Saturday, June 8, 2013

FLIP's Victory Garden: The Tower - June Update

I know you're all aching to know how the garden tower is progressing after a month, so I have taken a few photos.
Left, the tower on May 3, right the tower today.
Watching seedlings is like in-betweening a long scene with four characters all on ones; progress is brutally slow.  For about three weeks after the left photo was taken, it looked pretty much like this.  Then, like elves switched out my plants overnight, it suddenly looked like the photo on the right.    

We've had a  cool spring, or at least a normal spring as compared to last year, so vegetation has waited for some warm days to take off.  Lettuce, which usually is picked in May and June, was not amounting to much until this week, when it worked overtime to catch up.  
Salad, anyone?
This was also the first time I grew lettuce from seed, so I probably got a late start.  But having grown lettuce conventionally, I am looking forward to not having to wash dirt out of it.  There always seemed to be a little residual grit to go with our salads, no matter how tenaciously the lettuce was washed.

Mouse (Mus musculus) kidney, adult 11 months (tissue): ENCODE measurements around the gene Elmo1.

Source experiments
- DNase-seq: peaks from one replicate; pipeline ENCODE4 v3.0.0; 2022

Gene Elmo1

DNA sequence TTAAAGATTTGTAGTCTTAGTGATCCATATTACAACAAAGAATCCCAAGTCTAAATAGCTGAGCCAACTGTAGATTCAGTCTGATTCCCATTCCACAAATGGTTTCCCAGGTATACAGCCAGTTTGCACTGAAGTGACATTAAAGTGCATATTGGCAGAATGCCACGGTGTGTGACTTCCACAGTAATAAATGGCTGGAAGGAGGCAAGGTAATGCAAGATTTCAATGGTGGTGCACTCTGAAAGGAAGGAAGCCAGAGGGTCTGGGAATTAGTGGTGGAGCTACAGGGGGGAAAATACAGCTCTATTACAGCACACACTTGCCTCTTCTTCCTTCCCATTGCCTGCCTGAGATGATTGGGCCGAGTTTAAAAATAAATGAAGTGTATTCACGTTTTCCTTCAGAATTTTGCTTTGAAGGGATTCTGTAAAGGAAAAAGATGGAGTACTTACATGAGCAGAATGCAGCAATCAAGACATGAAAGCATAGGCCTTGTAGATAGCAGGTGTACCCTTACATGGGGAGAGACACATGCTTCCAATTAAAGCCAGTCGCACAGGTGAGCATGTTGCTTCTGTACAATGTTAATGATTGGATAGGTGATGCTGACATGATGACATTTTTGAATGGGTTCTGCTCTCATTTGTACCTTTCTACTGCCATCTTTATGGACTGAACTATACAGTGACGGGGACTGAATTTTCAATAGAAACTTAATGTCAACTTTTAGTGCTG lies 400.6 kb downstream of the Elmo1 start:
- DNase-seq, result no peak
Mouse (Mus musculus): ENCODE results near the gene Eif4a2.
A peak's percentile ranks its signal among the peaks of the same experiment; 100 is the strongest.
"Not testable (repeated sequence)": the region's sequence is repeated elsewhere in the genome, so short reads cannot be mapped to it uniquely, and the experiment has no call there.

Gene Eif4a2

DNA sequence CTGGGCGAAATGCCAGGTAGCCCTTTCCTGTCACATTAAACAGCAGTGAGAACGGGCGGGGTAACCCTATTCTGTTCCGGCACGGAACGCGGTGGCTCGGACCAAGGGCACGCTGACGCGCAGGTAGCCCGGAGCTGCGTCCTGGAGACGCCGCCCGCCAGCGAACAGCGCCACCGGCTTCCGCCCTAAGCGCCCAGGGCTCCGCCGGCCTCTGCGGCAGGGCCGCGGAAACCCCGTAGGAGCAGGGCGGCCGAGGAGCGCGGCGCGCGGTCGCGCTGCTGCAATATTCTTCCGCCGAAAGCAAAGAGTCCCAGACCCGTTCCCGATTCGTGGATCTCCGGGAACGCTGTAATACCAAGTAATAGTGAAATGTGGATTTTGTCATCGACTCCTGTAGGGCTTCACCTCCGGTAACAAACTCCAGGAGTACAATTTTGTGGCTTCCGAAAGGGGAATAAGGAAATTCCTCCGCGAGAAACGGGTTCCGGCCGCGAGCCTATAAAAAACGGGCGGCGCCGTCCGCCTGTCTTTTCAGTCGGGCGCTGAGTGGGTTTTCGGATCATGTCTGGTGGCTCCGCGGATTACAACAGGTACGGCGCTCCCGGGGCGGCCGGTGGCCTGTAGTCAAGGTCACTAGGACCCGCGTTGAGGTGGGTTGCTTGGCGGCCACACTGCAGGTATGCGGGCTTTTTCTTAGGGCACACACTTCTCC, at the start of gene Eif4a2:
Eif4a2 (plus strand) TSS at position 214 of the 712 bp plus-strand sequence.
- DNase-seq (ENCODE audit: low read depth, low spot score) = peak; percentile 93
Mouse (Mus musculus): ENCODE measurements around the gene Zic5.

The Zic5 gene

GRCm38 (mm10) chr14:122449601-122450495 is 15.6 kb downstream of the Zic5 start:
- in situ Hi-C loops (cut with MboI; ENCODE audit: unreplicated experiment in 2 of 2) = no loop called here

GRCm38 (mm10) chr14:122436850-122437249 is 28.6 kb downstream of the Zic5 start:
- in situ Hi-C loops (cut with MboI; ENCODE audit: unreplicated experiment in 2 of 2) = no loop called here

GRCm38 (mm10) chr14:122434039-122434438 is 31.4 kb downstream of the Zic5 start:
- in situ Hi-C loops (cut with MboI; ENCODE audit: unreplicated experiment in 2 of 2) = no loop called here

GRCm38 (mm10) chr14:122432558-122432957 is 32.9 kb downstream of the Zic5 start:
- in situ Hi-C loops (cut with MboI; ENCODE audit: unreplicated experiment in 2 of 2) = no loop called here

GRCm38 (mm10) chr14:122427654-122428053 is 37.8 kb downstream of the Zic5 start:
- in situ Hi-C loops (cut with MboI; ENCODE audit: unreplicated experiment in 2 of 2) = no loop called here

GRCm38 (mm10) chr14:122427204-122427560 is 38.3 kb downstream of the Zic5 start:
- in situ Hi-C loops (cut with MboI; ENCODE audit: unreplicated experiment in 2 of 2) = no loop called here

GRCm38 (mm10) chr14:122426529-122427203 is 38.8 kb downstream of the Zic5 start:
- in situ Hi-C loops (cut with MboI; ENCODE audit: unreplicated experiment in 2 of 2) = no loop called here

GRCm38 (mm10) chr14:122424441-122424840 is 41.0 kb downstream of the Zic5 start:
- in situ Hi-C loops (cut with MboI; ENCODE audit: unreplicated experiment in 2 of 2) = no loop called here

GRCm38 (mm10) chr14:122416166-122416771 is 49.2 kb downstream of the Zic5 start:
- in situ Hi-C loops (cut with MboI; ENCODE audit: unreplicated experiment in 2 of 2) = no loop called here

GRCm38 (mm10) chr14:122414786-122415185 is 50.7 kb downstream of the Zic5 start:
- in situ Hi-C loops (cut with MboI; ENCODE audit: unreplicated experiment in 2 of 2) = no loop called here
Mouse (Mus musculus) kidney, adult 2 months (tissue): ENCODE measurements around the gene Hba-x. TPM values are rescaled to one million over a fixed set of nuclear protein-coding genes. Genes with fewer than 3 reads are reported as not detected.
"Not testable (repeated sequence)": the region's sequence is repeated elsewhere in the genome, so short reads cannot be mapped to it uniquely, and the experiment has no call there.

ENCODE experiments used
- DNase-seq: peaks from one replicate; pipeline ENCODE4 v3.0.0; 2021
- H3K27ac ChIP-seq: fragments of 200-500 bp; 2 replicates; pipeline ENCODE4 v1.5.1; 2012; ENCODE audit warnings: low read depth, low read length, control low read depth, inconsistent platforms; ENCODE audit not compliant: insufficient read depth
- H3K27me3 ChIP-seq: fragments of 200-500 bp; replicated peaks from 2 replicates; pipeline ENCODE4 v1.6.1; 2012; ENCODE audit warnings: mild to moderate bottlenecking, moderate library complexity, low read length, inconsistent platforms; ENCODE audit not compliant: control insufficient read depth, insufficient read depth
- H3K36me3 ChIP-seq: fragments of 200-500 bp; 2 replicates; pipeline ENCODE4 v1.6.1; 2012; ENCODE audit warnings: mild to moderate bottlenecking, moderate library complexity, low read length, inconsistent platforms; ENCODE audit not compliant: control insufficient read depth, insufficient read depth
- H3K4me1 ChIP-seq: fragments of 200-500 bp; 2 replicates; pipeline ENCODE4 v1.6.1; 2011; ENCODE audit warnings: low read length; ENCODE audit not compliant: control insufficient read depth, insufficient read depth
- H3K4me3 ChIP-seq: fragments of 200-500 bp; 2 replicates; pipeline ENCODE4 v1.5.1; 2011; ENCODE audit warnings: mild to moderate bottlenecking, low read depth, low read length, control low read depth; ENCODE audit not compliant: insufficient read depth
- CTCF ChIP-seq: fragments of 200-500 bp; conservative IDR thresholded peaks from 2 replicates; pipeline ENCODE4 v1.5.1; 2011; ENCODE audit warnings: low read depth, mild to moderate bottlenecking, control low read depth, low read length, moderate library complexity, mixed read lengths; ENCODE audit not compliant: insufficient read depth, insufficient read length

It won't be long before I'll need to tie up the tomato plants, in the middle section, and by next weekend, we should have our first zucchini.  Or is it squash?   Both are growing along the bottom row.  I put them there intentionally so the heavy plants can rest on the base.  
Zucchini or squash?
In an Italian restaurant, I once had zucchini flower stuffed with ricotta.  Holy crap, that was good.  I'd never heard of it before, and have not seen it since.  Did I dream it?

So far, maintenance on the tower has been laughable compared to my old garden.  Once a week, I add about five gallons of water, plus the nutrient mixture.  I also check the PH levels.  The PH is important, since some plants like it acidic and some like it base.  I was bad about checking this at first, and the plants looked a bit yellow and sad.   The plants I chose all like base, so when I  started keeping it at  7.0 or higher, the plants took on an intense green, healthy look.  The overall time spent fussing with the garden is no more than fifteen minutes a week, where I used to spent about four hours a week getting cooked in the sun.  Basal cell carcinoma, anyone? 

The next update will include a taste test! 

Read last month's post here.

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